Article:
Even before Covid had been unleashed upon an unsuspecting world, this consolidation was already in full swing. When the US shale revolution first began accelerating in the early 2010s – when crude oil prices were high and acreage was cheap – there were thousands, maybe even tens of thousands, of small independent drillers vying alongside medium and large upstreamers busy striking riches across American shale basins such as Bakken, Eagle Ford, Marcellus and, of course, the Permian. But too many cooks spoiled the soup. The US shale drillers who were acting capitalistically without concern for discipline incurred the wrath of OPEC and caused the oil price bust in 2014/2015. For larger players were deep pockets and wide portfolios, the shock could be absorbed. But for the small, single field or basin players, it was bankruptcy staring them in the face. The sharp natural productivity dropoff of shale fields after initial explosive output meant profits had to be made super quick and super fast; if debt kept mounting up, then drillers must keep pumping to merely stay alive. But there is another option: merge or acquire. And so those thousands of players started dwindling down to hundreds.
But it wasn’t enough. Even though crude prices began to recover from 2016, it never again reached the dizzying levels of the boom years. Debt accumulated turned into debt to be repaid. And the financial community got wiser. Instead of being blinded by the promise of shale volumes, investors and shareholders started demanding value and dividends. Easy capital was no longer available to a small shale driller. And because of that no new small shale drillers emerged. Instead, the big boys arrived. Because shale oil and gas still held vast potential, the likes of ExxonMobil, Shell and Chevron started moving in. ExxonMobil went as far as calling the Permian its ‘future’ (though this was in the days before its super discoveries in Guyana were announced). With consolidation came cohesion. Instead of a complicated patchwork of small plots, a US shale operator’s modus operandi was now to look to its left or right for land that someone else owned which could be stitched up into its own acreage forming a contiguous asset. And so those hundreds of players started becoming dozens.
In late 2020, this drive ratcheted up as the prolonged Covid-caused fuels depression freed up plenty of candidates for deep-pocketed players. ConocoPhillips bought Concho Resources for US$9.7 billion. Pioneer Natural Resources snapped up Parsley Energy for US$4.5 billion. Chevron closed its US$5 billion acquisition of Noble Energy (after failing to acquire Anadarko after being outbidded by Occidental Petroleum in 2019), while Devon Energy snapped up WPX Energy for US$2.56 billion. All four were driven by the same motive – to expand foothold and stitch up shale assets (particularly in the Permian). This series of M&As rejigged the power balance in the Permian, propelling the four buyers into the top eight producers in the basin, joining Occidental, EOG, ExxonMobil and Chevron. These top eight Permian producers now have output of over 250,000 b/d, accounting for nearly 60% of the basin’s 4.5 mmb/d output.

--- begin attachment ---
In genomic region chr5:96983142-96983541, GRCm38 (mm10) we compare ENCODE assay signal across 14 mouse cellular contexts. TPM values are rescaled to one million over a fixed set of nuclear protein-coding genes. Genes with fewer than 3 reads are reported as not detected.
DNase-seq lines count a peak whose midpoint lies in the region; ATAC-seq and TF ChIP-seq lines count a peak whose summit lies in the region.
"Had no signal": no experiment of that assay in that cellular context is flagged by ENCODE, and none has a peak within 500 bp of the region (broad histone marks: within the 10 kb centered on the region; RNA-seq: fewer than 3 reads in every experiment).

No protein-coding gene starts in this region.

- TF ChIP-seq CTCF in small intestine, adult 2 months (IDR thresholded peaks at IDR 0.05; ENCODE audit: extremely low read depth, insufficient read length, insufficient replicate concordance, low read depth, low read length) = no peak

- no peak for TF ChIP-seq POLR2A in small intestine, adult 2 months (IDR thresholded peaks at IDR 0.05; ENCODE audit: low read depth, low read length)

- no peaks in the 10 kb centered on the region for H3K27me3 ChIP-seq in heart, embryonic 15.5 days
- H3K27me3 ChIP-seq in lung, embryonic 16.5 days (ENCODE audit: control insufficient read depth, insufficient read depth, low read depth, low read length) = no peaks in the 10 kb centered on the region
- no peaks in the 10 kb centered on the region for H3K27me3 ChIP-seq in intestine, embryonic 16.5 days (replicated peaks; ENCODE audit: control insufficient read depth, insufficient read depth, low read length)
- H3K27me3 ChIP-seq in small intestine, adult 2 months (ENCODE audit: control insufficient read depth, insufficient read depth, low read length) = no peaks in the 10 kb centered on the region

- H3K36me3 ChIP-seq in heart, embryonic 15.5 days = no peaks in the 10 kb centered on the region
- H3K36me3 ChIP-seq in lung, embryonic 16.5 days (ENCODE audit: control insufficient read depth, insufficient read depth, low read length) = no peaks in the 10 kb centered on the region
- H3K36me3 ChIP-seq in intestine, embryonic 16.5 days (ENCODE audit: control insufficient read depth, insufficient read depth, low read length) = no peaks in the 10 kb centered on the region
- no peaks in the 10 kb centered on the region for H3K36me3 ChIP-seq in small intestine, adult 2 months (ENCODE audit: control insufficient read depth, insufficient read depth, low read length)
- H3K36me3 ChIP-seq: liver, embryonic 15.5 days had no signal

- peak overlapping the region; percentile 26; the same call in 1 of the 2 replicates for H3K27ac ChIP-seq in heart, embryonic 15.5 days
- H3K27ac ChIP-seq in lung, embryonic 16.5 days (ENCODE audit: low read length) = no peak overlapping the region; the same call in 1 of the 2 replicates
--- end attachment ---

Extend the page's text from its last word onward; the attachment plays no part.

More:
You would think that this trend would continue until the Permian Big Eight became the Permian Big Four for Five. And this could still happen. But the latest M&A activity from a major Permian player suggests that the ambition may well be too constrained. Cimarex Energy, the tenth largest player in the Permian with output of some 100,000 b/d, just entered into a merger to create a US$17 billion Houston-based shale driller. But its partner was not, say, fellow Permian buddy SM Energy (80,000 b/d) or Ovintiv (75,000 b/d). Instead, Cimarex chose Cabot Oil & Gas, a gas-focused player that operates almost entirely in the Marcellus shale basin in Appalachia, over 1500km away from the Permian.
In response to the merger, share prices of both Cimarex and Cabot fell. Analysts cited a dilution of each company’s core focus (along with the meagre premium) as concerns; implying that investors would be happier if Cimarex stayed and grew in the Permian, and Cabot did the same in Marcellus. But that’s a narrow way of thinking that both Cimarex and Cabot were happy to refute. “This is a long term move,” said Cimarex CEO Tom Jorden. “This combination allows us to be ready for those (swings in commodity prices)”.
While pursuing in-basin opportunities could make shareholders happy in the short-term, a multi-basin deal might be a surprise but is also a canny long-term move. After all, at some point the Permian will run out of oil. And so will gas in Marcellus. Or the US government could accelerate its move away from fossil fuels. If an energy company puts all of its eggs into one basket – or basin, in this case – then when the river runs dry, the company’s profits evaporate. It is a consideration that other single-basin focused players like Pioneer, EOG and Diamondback will need to start thinking about, which is a luxury that other integrated players with Chevron and ExxonMobil already have. Consolidation in American shale basins is inevitable. But what is far more interesting is the new potential of cross-basin consolidation.